Rockhill Furnace, PA: Thanks to grants from the Friends of the East Broad Top and an anonymous donor, a professional archivist and an intern are spending this summer establishing a plan to catalog and preserve the East Broad Top Railroad’s vast archival holdings. But the effort will take years to complete, and the railroad’s new owner, the EBT Foundation, Inc., will need to raise money to pay for it while also rebuilding locomotives, coaches, and track.
Julie K. Rockwell, of Huntingdon, Pa. (left), will lead the project. She recently completed a master’s-degree program in museum studies and digital archiving offered by the Johns Hopkins University. Samuel Bellin, a Juniata College senior from Pittsburgh who is majoring in history, is the archives intern.
“I’m honored to have been chosen to be a part of this historic moment in building the program and stewarding the archives,” says Ms. Rockwell. “My goal is to eventually make these collections discoverable and accessible by using digital age curation strategies.” Sharing the EBT’s history, she adds, will put its current operations in a richer context while helping sustain the memory of the railroad’s people and communities.
The first task facing Ms. Rockwell and Mr. Bellin is just to estimate the size and condition of the railroad’s holdings. Three fireproof brick vaults within the Orbisonia station are filled from floor to 12-foot ceiling with property records, ledger books dating to the 19th century, and decades’ worth of maps and drawings from the railroad’s engineering office. Dozens of file cabinets and blueprint drawers hold all manner of additional material.
Many of the documents are mundane, but others are fascinating. A 1956 letter from Roy Wilburn, the EBT’s operating vice-president, to Nick Kovalchick, the salvage-company operator who was the line’s new owner, reported that railroad and mine trackage amounted to 7,427 net tons of rail. A drawing by F.M. Butler, the railroad’s chief of engineering, details the current turntable, purchased secondhand and installed in 1914. A book of daily locomotive inspection reports includes a note from March 20, 1956, saying that No. 18 had derailed twice on the Narco branch and that track-crew member Fred Stake “said it was not the track so it must be the engine” — a suspicion that recent inspections of No. 18’s driving wheels confirms.
Outside of the station, Ms. Rockwell and Mr. Bellin have already packed up more than two dozen bins of documents that had been stored elsewhere in the railroad’s Rockhill Furnace facilities for decades (right). These include machine-shop employees’ time slips, assorted shop invoices, inventories of the railroad’s storehouse and machine tools, and locomotive-maintenance reports — all wrapped in brown paper, tied up with string, and labelled in pencil.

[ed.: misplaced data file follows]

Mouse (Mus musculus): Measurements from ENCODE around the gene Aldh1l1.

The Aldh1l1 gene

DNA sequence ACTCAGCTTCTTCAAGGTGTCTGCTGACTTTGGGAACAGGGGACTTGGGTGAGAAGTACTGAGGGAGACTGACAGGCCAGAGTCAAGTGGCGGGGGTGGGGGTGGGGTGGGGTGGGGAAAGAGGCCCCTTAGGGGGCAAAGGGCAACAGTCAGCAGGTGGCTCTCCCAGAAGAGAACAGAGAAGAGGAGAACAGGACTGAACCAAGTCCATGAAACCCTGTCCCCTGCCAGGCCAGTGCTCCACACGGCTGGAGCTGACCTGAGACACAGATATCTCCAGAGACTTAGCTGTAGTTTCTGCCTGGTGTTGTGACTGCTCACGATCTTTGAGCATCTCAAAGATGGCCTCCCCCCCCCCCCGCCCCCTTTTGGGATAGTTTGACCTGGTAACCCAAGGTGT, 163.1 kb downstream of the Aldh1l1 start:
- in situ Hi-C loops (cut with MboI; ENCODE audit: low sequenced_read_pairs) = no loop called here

Ms. Rockwell and Mr. Bellin will also consult with Friends of the EBT members about that organization’s holdings, with the aim of creating a cataloging system that can accommodate materials held in multiple locations by both the FEBT and the EBT Foundation, Inc., which acquired the railroad in February 2020. Both organizations are 501(c)(3) nonprofits.
“For nearly forty years, Friends of the East Broad Top has worked to preserve every aspect of the East Broad Top Railroad and is enthusiastically partnering with the EBT Foundation to undertake the archives initiative,” says Andy Van Scyoc, president of the Friends. “The story the EBT can tell is truly unmatched because of the massive treasure trove of on-site records and documentation that will soon become available to historians and scholars.”
FEBT members informally advising Ms. Rockwell include Lee Rainey, author of the definitive history of the railroad, and Scarlett Wirt, former president of the Washington, D.C., chapter of the National Railway Historical Society. Also advising are Jim Tuten, a Juniata College professor of history, and Don Pattison, a retired Pomona College administrator who helped establish the archives program there.
Since the acquisition was announced, numerous items of interest have been donated back to the railroad. The first to be entered into Ms. Rockwell’s new archives database are carbon copies of handwritten EBT train orders from the 1930s (left). “The archives show us the key to the hidden history of the EBT, with each document a piece to fill in the puzzle,” says Mr. Bellin.
Once Ms. Rockwell has an estimate of how much material the archives hold, she will outline a plan for cataloging and preserving it. And the EBT Foundation’s Development Committee will consider how best to raise money to pay for the work.